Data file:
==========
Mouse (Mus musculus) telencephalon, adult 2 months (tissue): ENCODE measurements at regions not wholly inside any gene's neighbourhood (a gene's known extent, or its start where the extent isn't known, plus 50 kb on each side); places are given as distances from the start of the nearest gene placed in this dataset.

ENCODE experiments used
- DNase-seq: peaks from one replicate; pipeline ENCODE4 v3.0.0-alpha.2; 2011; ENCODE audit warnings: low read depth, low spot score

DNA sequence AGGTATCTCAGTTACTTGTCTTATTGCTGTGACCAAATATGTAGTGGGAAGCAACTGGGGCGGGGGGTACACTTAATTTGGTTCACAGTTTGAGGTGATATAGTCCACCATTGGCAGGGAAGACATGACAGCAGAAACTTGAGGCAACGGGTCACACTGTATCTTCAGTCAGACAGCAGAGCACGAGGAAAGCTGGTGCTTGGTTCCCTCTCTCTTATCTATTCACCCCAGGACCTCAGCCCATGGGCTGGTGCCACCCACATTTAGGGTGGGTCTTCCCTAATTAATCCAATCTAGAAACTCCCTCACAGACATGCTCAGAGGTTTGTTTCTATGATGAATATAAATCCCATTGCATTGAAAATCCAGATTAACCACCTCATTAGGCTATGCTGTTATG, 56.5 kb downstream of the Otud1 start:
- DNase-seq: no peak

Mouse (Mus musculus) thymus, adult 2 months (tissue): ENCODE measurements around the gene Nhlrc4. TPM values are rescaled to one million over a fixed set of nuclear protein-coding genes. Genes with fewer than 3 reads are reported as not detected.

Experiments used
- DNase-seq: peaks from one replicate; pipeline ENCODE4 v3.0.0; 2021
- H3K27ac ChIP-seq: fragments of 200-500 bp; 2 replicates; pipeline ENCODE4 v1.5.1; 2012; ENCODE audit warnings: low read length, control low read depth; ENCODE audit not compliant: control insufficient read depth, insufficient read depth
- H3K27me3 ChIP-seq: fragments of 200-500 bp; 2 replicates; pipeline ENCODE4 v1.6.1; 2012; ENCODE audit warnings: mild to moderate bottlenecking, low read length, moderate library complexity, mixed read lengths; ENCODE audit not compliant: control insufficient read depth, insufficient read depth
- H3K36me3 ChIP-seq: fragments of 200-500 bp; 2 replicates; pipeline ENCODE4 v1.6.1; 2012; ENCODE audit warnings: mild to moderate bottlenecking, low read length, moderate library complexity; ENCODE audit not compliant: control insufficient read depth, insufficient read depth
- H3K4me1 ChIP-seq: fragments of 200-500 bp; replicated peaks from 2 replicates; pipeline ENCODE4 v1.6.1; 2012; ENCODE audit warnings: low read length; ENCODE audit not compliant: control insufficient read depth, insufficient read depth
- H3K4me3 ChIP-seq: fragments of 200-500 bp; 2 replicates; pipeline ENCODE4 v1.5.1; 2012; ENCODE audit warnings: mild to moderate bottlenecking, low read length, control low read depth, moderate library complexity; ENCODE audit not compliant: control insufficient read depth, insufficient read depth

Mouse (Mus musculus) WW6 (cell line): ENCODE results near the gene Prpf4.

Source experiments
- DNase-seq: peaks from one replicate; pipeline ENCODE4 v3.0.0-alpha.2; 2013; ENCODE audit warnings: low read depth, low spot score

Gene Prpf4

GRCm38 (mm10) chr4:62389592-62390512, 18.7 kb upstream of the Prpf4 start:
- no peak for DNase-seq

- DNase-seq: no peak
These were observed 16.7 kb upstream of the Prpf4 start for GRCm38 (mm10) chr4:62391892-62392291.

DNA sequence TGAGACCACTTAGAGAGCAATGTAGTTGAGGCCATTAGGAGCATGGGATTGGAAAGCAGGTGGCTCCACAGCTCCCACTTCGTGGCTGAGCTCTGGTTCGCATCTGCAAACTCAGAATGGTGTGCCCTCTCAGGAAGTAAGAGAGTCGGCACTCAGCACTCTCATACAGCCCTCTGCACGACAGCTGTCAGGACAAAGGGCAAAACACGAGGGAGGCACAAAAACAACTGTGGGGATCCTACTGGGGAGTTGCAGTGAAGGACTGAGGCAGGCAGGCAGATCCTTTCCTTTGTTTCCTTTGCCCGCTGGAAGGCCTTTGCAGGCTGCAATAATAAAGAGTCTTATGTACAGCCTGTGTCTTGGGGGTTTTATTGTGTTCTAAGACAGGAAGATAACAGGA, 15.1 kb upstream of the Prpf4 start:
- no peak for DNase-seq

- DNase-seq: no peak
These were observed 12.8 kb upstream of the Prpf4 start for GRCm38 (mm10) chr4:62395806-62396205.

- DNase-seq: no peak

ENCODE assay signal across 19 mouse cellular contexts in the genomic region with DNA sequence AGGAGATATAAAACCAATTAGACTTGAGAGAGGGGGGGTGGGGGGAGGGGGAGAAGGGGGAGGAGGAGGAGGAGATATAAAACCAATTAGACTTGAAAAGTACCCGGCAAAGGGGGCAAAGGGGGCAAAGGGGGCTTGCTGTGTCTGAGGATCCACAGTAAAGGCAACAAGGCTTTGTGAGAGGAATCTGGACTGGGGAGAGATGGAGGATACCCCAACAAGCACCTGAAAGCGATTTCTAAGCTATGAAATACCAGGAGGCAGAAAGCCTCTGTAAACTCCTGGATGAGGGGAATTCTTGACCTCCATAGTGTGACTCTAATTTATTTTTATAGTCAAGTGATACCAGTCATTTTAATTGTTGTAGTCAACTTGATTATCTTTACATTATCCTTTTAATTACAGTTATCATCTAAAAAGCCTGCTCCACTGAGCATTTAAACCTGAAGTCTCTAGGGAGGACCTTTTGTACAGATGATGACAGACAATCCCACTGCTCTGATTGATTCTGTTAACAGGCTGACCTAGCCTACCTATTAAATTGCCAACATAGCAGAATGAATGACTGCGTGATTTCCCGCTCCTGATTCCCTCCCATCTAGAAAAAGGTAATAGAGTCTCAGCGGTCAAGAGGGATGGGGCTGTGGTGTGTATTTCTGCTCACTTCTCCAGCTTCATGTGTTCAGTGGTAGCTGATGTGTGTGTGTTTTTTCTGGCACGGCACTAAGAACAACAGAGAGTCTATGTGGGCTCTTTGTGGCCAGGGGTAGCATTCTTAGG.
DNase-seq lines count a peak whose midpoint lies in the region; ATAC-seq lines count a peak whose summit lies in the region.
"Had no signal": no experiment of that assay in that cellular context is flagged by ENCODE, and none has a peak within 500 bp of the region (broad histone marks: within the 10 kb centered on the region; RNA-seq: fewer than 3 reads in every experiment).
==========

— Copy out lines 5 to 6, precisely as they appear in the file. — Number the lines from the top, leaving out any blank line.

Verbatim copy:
- DNase-seq: no peak

Mouse (Mus musculus) thymus, adult 2 months (tissue): ENCODE measurements around the gene Nhlrc4. TPM values are rescaled to one million over a fixed set of nuclear protein-coding genes. Genes with fewer than 3 reads are reported as not detected.